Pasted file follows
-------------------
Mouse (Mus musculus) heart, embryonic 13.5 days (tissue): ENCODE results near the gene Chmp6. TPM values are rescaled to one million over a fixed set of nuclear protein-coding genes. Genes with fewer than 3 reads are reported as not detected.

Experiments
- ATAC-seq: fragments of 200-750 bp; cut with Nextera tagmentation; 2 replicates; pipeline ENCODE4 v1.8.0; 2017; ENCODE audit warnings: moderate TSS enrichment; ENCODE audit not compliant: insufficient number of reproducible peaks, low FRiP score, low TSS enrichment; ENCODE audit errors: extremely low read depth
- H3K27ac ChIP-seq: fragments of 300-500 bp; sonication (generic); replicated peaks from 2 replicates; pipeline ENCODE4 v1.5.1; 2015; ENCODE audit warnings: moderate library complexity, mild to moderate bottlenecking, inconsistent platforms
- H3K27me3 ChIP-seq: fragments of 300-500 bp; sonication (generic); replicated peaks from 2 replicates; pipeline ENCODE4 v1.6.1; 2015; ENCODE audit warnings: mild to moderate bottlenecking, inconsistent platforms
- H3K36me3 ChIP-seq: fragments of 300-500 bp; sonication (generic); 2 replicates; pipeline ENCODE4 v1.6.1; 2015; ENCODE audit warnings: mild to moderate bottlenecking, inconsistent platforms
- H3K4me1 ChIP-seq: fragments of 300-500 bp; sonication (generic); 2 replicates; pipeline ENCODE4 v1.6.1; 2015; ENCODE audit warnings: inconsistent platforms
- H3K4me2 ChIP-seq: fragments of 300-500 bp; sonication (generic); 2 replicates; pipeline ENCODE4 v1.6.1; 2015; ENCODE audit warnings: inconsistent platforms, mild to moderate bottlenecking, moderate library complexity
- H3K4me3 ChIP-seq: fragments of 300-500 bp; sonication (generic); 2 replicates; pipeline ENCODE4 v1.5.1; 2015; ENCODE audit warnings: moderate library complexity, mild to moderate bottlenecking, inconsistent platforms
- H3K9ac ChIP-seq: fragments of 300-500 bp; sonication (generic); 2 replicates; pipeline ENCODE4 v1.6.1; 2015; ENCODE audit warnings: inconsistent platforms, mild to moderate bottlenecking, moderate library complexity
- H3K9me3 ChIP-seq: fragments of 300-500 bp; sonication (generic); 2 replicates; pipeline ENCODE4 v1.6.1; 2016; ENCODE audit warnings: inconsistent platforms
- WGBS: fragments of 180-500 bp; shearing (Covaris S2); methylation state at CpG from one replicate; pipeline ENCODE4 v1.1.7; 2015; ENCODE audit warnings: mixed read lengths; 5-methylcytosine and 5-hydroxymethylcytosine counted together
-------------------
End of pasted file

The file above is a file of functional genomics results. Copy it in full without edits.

Mouse (Mus musculus) heart, embryonic 13.5 days (tissue): ENCODE results near the gene Chmp6. TPM values are rescaled to one million over a fixed set of nuclear protein-coding genes. Genes with fewer than 3 reads are reported as not detected.

Experiments
- ATAC-seq: fragments of 200-750 bp; cut with Nextera tagmentation; 2 replicates; pipeline ENCODE4 v1.8.0; 2017; ENCODE audit warnings: moderate TSS enrichment; ENCODE audit not compliant: insufficient number of reproducible peaks, low FRiP score, low TSS enrichment; ENCODE audit errors: extremely low read depth
- H3K27ac ChIP-seq: fragments of 300-500 bp; sonication (generic); replicated peaks from 2 replicates; pipeline ENCODE4 v1.5.1; 2015; ENCODE audit warnings: moderate library complexity, mild to moderate bottlenecking, inconsistent platforms
- H3K27me3 ChIP-seq: fragments of 300-500 bp; sonication (generic); replicated peaks from 2 replicates; pipeline ENCODE4 v1.6.1; 2015; ENCODE audit warnings: mild to moderate bottlenecking, inconsistent platforms
- H3K36me3 ChIP-seq: fragments of 300-500 bp; sonication (generic); 2 replicates; pipeline ENCODE4 v1.6.1; 2015; ENCODE audit warnings: mild to moderate bottlenecking, inconsistent platforms
- H3K4me1 ChIP-seq: fragments of 300-500 bp; sonication (generic); 2 replicates; pipeline ENCODE4 v1.6.1; 2015; ENCODE audit warnings: inconsistent platforms
- H3K4me2 ChIP-seq: fragments of 300-500 bp; sonication (generic); 2 replicates; pipeline ENCODE4 v1.6.1; 2015; ENCODE audit warnings: inconsistent platforms, mild to moderate bottlenecking, moderate library complexity
- H3K4me3 ChIP-seq: fragments of 300-500 bp; sonication (generic); 2 replicates; pipeline ENCODE4 v1.5.1; 2015; ENCODE audit warnings: moderate library complexity, mild to moderate bottlenecking, inconsistent platforms
- H3K9ac ChIP-seq: fragments of 300-500 bp; sonication (generic); 2 replicates; pipeline ENCODE4 v1.6.1; 2015; ENCODE audit warnings: inconsistent platforms, mild to moderate bottlenecking, moderate library complexity
- H3K9me3 ChIP-seq: fragments of 300-500 bp; sonication (generic); 2 replicates; pipeline ENCODE4 v1.6.1; 2016; ENCODE audit warnings: inconsistent platforms
- WGBS: fragments of 180-500 bp; shearing (Covaris S2); methylation state at CpG from one replicate; pipeline ENCODE4 v1.1.7; 2015; ENCODE audit warnings: mixed read lengths; 5-methylcytosine and 5-hydroxymethylcytosine counted together